How these errors and distortions impinge upon Ms. Glick’s understanding of Donald Trump’s election is an important matter that, first and foremost, she ought to address.AVI BERKOWITZ
From the December 18 report “Trump’s choice as Israel envoy: J’lem is the capital,” it’s clear the emperor really has no clothes.
America’s president-elect has abandoned all pretense of a negotiated, two-state peace settlement with his nomination for ambassador to Israel, David Friedman.
Friedman leads a tax-deductible fund donating billions of dollars annually to a settlement, its sprawling clutter of outposts, its media outlet that often propagates misleading information and out-right false news.
He advocates a unified, Jewish- only Jerusalem as home to the American Embassy. He supports/ encourages continued settlement expansion and appropriation of Palestinian-owned land.
The nominee is on-record for considering Jews (like me) “worse than kapos [prisoners in Nazi camps who were assigned to supervise forced labor or carry out administrative tasks]” and denying the existence of Palestinians.
He has spun and broadcast conspiracy theories and lies about the political views of those he considers enemies and he is also known for collaborating with Evangelical notables and right-wing Jews and Israelis who advocate one state – Jews-only – between the Mediterranean Sea and the Jordan River.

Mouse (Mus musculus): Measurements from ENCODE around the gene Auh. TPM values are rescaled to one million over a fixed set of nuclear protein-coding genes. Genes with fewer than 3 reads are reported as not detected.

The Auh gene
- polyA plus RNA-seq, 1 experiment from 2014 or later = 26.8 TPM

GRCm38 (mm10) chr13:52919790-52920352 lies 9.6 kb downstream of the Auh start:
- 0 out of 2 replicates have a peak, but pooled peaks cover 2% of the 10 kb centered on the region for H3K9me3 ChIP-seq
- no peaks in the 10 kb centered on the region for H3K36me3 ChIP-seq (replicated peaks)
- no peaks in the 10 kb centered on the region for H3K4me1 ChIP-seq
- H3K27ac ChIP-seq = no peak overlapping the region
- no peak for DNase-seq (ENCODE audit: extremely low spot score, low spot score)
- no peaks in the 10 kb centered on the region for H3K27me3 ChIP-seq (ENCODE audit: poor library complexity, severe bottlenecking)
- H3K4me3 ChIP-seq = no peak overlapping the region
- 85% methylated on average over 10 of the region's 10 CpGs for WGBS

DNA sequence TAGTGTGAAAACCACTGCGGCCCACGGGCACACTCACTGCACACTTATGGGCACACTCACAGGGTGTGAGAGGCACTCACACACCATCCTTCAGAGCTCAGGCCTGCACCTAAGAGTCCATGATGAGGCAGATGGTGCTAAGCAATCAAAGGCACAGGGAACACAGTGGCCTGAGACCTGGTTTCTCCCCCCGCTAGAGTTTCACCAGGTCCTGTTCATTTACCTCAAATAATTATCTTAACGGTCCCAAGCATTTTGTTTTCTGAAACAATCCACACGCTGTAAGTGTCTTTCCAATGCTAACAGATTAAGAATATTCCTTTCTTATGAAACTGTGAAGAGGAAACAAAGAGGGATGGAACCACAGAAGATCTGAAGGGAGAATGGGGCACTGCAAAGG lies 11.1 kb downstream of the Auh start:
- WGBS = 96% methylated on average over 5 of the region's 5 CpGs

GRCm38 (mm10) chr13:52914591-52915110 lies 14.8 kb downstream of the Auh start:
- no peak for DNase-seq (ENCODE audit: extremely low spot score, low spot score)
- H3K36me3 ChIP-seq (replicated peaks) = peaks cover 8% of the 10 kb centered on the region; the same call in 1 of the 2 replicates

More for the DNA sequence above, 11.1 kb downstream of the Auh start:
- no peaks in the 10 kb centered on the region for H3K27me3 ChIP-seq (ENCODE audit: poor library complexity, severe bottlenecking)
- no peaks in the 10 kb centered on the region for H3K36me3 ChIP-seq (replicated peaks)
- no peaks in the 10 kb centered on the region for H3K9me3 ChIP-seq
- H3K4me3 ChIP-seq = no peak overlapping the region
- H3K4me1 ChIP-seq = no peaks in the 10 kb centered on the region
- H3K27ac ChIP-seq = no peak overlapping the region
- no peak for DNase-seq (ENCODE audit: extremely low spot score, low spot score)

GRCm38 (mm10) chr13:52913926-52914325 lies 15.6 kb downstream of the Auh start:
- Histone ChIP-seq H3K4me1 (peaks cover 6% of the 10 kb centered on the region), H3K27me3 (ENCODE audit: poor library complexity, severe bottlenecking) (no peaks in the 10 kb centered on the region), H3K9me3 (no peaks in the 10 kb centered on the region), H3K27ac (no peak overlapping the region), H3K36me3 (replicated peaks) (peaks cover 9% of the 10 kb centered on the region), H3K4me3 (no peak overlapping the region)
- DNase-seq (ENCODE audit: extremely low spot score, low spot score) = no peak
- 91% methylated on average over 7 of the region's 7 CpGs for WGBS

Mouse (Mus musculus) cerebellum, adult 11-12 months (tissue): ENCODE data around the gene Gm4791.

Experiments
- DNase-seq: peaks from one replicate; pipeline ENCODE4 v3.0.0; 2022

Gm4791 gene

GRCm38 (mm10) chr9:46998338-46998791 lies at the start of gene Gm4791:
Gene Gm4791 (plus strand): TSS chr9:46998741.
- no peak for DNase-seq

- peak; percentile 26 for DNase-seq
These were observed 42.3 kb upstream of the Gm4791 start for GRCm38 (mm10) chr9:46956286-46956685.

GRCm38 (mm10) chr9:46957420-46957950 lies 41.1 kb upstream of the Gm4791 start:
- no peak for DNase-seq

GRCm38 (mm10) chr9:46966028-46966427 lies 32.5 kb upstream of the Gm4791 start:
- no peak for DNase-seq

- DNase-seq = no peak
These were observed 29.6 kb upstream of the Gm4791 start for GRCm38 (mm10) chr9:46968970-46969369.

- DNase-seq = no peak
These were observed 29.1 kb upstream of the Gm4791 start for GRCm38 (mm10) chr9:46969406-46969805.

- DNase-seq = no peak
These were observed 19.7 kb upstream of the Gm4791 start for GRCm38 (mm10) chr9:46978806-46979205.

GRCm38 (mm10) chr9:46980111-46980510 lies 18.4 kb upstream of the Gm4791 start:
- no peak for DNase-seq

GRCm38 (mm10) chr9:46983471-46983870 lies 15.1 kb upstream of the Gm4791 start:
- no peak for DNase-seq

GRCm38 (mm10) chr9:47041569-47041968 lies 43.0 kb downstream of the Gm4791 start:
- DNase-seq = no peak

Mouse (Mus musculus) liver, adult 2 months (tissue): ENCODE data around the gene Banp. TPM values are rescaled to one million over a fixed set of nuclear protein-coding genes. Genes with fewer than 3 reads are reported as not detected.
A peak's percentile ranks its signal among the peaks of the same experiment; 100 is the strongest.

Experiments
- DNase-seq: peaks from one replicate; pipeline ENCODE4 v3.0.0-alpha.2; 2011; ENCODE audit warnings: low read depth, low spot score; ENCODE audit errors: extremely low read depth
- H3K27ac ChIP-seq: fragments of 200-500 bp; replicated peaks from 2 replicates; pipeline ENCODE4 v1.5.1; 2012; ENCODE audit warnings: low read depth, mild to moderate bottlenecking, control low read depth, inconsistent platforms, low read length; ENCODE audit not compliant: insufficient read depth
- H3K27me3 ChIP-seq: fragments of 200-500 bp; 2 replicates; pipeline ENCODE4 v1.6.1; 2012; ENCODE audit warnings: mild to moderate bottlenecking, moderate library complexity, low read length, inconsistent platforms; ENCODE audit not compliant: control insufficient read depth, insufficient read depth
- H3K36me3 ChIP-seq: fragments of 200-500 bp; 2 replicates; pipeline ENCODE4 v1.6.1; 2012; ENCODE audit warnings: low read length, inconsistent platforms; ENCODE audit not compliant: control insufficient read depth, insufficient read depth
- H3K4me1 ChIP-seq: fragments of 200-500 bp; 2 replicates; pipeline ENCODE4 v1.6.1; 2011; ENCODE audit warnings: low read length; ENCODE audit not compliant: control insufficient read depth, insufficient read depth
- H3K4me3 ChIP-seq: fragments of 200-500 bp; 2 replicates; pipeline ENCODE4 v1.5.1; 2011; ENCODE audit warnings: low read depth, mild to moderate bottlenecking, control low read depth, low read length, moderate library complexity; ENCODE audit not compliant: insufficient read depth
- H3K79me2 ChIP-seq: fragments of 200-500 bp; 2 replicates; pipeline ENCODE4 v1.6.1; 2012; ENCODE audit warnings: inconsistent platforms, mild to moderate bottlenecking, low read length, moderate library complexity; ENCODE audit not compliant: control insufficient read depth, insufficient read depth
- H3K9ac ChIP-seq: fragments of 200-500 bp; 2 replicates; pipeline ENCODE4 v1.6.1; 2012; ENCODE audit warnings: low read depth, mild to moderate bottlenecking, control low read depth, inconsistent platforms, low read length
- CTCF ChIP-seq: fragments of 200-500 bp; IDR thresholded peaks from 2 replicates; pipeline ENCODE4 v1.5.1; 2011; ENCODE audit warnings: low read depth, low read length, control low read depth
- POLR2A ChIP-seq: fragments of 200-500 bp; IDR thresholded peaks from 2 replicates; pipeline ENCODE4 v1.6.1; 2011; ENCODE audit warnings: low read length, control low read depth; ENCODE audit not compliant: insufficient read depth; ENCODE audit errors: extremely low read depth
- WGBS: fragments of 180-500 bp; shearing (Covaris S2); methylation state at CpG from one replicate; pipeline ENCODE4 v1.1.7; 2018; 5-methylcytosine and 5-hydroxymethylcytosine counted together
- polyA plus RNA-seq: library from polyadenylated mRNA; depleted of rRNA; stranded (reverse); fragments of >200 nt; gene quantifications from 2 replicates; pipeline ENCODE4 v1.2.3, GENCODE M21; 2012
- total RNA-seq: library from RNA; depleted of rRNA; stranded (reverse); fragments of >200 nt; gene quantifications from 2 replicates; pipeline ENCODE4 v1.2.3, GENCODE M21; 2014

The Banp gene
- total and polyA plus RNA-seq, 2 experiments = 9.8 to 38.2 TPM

As an American, I’m embarrassed.
As a Jew, I’m ashamed. I see nothing in these views or this nomination that represents either America or Judaism as I know it.JUDY BAMBERGER
O’Connor, ACT, Australia
It is sad and frightening that the United States’ ambassador nominee to the State of Israel, David Friedman, is so arrogant, self-righteous, dogmatic and intolerant in his views that he feels compelled to demonize and denigrate, among others, a majority from his own faith who do not agree with his views.
Paraphrasing Robert F. Kennedy: A man of this ilk does not rely on persuasion, or the worth of his idea, but rather he would deny to others the very freedom of opinion or of dissent which he so stridently demands for himself.
Adolf Hitler put it more succinctly when he espoused that his ideology was intolerant... and peremptory demands... the complete transformation of public life to his ideas.
Where has tolerance, freedom of discourse without retribution and the basic precepts of democracy gone? RICHARD MARCUS